Are you zoning out or daydreaming at work? Having trouble concentrating? Are you waking up frequently during the night? Do you often get sleepy, or even fall asleep when you shouldn’t? A sleep specialist is the number one person you may think of going to for help, but your dentist could be the one you need to turn to. You are thinking, how can my dentist help with sleep? The answer might surprise you, because some sleep conditions can be related to how your jaw and bite affect breathing.
Dentists are concerned with more than just your pearly whites. They are there to help you with your overall health and well-being, too. Sleep is extremely important for our health. If the body does not receive enough rest, you simply cannot function properly. Sleep deprivation is a condition that affects a large amount of people, and can be related to disorders such as obstructive sleep apnea (OSA).
During your dental exam, your mouth can reveal if there are other health issues present. The mouth, neck, and jaw can display telltale signs that point to the quality of sleep that you are getting. For instance, worn-down enamel can be a sign of stress or anxiety that causes a person to grind their teeth at night. While the shape of your jaw may also signify to your dentist that you are at risk for sleep apnea. In other words, just by having a look at the shape and positioning of your jaw, dentists can perform an exam to assess if your compromised sleep is related to sleep apnea or snoring.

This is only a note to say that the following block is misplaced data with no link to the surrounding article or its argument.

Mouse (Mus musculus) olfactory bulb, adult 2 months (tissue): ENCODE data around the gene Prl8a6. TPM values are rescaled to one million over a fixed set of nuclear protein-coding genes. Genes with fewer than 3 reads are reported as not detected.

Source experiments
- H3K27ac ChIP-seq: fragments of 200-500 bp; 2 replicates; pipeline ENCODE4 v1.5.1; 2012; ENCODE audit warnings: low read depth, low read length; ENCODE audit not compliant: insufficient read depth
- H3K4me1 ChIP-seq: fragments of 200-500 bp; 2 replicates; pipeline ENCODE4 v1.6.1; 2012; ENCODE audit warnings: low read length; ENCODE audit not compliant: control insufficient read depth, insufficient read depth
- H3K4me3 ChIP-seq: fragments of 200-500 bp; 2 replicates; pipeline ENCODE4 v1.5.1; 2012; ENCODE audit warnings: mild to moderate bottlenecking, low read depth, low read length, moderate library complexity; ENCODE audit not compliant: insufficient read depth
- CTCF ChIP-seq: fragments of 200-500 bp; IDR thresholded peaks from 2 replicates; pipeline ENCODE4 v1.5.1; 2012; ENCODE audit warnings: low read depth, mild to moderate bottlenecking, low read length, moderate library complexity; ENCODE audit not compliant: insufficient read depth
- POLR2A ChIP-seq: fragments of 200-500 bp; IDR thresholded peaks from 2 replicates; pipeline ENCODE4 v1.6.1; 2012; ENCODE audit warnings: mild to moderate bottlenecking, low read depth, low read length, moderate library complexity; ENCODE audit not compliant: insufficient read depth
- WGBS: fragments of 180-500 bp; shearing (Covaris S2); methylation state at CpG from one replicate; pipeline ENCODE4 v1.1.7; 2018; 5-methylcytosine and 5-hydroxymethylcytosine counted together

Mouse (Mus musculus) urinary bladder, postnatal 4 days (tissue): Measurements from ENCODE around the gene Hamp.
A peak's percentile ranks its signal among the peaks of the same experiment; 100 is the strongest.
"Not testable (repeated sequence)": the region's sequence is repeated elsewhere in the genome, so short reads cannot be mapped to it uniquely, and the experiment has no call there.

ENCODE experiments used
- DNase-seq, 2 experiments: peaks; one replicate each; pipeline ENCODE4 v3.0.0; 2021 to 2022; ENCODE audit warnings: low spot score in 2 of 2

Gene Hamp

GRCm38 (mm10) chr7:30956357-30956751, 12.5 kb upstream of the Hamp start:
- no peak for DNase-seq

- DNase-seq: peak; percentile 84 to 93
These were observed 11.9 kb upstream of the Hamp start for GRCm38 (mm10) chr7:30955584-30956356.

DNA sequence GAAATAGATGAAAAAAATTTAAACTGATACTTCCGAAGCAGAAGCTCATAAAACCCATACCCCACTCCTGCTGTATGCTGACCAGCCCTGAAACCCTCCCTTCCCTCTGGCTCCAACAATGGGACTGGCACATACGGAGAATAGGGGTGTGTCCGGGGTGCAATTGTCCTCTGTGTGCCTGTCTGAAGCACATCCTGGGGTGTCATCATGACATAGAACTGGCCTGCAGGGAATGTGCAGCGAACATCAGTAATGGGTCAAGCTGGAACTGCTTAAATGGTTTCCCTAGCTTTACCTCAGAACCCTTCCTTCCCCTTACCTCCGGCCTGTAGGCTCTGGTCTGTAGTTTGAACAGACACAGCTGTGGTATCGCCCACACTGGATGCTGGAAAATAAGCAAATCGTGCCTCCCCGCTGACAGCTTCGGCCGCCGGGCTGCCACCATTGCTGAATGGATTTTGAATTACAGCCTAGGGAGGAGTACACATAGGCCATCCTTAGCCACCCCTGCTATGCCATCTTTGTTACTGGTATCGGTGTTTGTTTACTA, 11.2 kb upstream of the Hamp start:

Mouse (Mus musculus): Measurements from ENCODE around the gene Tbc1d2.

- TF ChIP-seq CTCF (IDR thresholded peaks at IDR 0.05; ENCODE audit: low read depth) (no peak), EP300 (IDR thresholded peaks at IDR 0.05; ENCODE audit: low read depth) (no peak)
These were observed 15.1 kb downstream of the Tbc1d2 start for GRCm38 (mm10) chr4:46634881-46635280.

Specifically, when it comes to sleep disordered breathing, like snoring or OSA, most dentists are in the know. This assessment should include a conversation to talk about your general well-being as of late. Your dentist may ask the following: Are you feeling groggy throughout the day? Do you ever wake up with a sore throat or dry mouth? Do you experience insomnia?
If your dentist suspects you have a sleep disorder, they’ll refer you to a sleep physician to get tested. This might involve having a physical exam performed by the physician, or undergoing a polysomnography test, also known as a sleep study, to measure your blood oxygen level, heart rate, and breathing while you sleep. However, if you are diagnosed as having sleep disordered breathing, you should check back in with your dentist and discuss the next steps in your journey to a better night’s sleep.
Although it may not be widely known, many dentists are specially trained to treat and manage sleep apnea. Dentists can help you with your sleep quality from fitting you for an oral appliance that looks similar to a sports mouth guard, which can open up your airway while you sleep. Other treatments may include a CPAP machine to help control your sleep apnea. Your dentist may also suggest other lifestyle changes you can make, such as consuming a low-fat diet or refraining from computer screens right before bed, to have more restful nights.